- Oral presentation
- Open Access
Does mosquito mortality in WHO insecticide susceptibility tests relate to mosquito mortality in LLIN experimental hut studies?
© Briët et al; licensee BioMed Central Ltd. 2012
- Published: 15 October 2012
- Susceptibility Test
- Mosquito Population
- Personal Protection
- Mosquito Mortality
- Insecticide Concentration
With the rise of insecticide resistance, there are concerns that insecticide treated nets (LLINs) will become less effective against malaria transmission. The WHO insecticide susceptibility (tube/ cylinder) test is a standard for estimating mosquito susceptibility to insecticide. The test measures the proportion of mosquitoes that die when exposed to an insecticide with a certain concentration. Whereas, with fully susceptible mosquito populations, mortality is 100% with 0.05% deltamethrin, but with resistant populations, mortality can be below 15%. However, little is known how susceptibility results in these tests relate to effectiveness of LLINs in the field. Experimental huts provide semi-field conditions and provide a more direct way of estimating the effect of susceptibility of mosquitoes to interventions than WHO susceptibility tests. This work assesses the degree to which mortality in WHO susceptibility tests correlates to mortality in experimental hut studies with LLINs.
For seven wild mosquito populations, published experimental hut results [1–5] were available for untreated, twenty times washed, and unwashed nets, for which the insecticide content was also measured. Nets were either artificially holed (hut assays for six populations), or intact (hut essays for one population). For six of these populations, mortality in WHO susceptibility tests were also published. These data were used to estimate deterrence (reduction in hut entry), the proportion of mosquitoes attacking of those entered, and pre- and post prandial mortality, as a function of LLIN insecticide concentration and as a function of holed area. These variables were also used to define personal protection (reduction in bites received), and corrected mortality (mosquito mortality), as a function of insecticide concentration and holed area. Using these parameterizations, the corrected mortality in experimental huts for all populations was calculated for a standard net with a fixed deltamethrin concentration of 17.44 mg.m–2 and 96 cm2 holed area.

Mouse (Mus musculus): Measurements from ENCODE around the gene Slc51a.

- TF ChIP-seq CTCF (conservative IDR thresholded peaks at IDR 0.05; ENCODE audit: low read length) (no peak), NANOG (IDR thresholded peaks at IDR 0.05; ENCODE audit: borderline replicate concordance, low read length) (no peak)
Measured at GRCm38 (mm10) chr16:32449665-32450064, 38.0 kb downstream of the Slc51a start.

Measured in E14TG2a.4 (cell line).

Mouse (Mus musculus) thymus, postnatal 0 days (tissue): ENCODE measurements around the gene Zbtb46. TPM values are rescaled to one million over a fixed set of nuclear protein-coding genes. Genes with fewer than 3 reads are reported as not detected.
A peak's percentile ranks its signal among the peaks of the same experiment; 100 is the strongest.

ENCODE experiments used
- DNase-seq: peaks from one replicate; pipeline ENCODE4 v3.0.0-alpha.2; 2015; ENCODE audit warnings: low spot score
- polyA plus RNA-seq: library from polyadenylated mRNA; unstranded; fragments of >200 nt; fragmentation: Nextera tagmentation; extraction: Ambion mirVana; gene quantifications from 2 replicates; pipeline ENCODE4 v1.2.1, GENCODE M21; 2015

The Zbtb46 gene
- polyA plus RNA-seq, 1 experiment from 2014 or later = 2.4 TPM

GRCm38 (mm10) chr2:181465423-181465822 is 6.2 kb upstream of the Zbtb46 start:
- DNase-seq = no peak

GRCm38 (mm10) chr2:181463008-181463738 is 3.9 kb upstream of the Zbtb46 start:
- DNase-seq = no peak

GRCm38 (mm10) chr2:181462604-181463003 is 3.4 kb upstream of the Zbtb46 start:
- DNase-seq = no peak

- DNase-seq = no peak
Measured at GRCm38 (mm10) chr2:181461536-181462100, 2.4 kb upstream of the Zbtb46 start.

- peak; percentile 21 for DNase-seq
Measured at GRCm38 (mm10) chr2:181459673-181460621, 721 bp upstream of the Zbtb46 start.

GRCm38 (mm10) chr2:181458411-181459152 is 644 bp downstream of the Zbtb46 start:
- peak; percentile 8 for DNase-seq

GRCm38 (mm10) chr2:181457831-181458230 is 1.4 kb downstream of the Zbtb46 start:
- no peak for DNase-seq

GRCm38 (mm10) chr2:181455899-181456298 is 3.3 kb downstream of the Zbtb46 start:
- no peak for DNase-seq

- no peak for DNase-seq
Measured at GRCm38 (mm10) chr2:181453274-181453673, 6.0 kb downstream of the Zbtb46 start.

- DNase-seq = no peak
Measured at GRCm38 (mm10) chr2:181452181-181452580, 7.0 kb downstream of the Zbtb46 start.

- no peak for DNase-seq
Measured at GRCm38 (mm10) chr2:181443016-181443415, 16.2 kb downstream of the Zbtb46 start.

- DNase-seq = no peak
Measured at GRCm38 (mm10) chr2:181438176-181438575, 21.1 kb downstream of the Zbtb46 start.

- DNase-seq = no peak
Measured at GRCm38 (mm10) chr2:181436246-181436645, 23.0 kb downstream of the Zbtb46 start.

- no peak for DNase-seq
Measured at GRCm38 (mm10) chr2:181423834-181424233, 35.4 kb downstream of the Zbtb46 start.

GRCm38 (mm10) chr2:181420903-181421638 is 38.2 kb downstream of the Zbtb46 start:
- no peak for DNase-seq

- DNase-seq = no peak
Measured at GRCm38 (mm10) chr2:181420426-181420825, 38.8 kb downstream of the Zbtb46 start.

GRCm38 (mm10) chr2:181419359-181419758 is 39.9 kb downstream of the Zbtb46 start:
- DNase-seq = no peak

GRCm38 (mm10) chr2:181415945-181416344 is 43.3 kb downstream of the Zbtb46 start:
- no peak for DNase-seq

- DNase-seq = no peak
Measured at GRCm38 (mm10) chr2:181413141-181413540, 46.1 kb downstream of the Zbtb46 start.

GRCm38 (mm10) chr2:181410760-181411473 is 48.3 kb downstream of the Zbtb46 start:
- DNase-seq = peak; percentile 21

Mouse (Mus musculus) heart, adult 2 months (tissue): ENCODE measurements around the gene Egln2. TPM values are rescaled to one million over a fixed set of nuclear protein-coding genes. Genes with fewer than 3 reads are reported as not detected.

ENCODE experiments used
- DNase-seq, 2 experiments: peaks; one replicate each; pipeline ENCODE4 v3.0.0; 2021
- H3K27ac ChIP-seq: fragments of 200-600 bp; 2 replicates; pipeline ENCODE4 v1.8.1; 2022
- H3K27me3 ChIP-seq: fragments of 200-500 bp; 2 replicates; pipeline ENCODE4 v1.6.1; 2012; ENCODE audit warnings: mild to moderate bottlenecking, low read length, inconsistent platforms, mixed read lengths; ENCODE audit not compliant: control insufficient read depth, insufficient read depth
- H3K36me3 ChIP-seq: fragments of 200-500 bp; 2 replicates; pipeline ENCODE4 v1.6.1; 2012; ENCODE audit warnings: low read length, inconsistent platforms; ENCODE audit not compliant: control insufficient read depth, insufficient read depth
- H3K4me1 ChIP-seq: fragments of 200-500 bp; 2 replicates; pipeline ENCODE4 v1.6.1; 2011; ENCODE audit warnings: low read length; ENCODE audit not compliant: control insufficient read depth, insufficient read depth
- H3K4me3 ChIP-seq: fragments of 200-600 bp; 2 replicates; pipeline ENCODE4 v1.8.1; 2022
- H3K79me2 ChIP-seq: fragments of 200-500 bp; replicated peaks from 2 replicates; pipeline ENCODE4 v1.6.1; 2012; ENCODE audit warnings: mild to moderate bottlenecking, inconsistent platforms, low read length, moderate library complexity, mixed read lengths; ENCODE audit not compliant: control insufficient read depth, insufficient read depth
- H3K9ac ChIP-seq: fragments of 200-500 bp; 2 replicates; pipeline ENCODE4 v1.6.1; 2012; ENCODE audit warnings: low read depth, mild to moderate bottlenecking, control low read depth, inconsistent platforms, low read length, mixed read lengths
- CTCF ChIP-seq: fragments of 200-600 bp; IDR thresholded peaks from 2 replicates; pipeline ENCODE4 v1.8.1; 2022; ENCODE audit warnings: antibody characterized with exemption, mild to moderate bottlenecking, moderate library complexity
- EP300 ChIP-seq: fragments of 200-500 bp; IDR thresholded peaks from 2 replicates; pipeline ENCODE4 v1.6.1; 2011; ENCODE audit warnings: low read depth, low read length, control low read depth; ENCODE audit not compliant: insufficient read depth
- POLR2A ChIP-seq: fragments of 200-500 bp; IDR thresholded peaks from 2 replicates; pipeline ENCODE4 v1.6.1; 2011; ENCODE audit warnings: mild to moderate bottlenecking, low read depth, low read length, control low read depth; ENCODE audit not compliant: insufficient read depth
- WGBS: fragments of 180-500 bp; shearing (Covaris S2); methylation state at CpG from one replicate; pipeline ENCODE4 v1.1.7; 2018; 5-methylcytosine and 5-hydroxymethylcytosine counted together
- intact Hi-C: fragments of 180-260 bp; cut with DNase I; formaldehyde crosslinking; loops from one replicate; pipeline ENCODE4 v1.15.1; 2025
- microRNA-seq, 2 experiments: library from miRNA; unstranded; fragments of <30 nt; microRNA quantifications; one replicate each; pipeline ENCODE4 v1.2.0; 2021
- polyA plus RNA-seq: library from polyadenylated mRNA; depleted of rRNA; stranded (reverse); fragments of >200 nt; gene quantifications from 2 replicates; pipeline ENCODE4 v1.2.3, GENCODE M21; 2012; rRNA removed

The Pearson correlation coefficient for the correlation between corrected mortality values and mortality in WHO susceptibility tests was strong and positive at r=0.92. However, for personal protection, the correlation was much weaker (r=0.54).
Our analysis concludes that the WHO susceptibility tests give a good indication of the killing efficacy of LLINs in semi-field conditions. However, the efficacy of LLINs in the field is not only determined by direct mortality, but also by personal protection and deterrence, for which correlations are much weaker.
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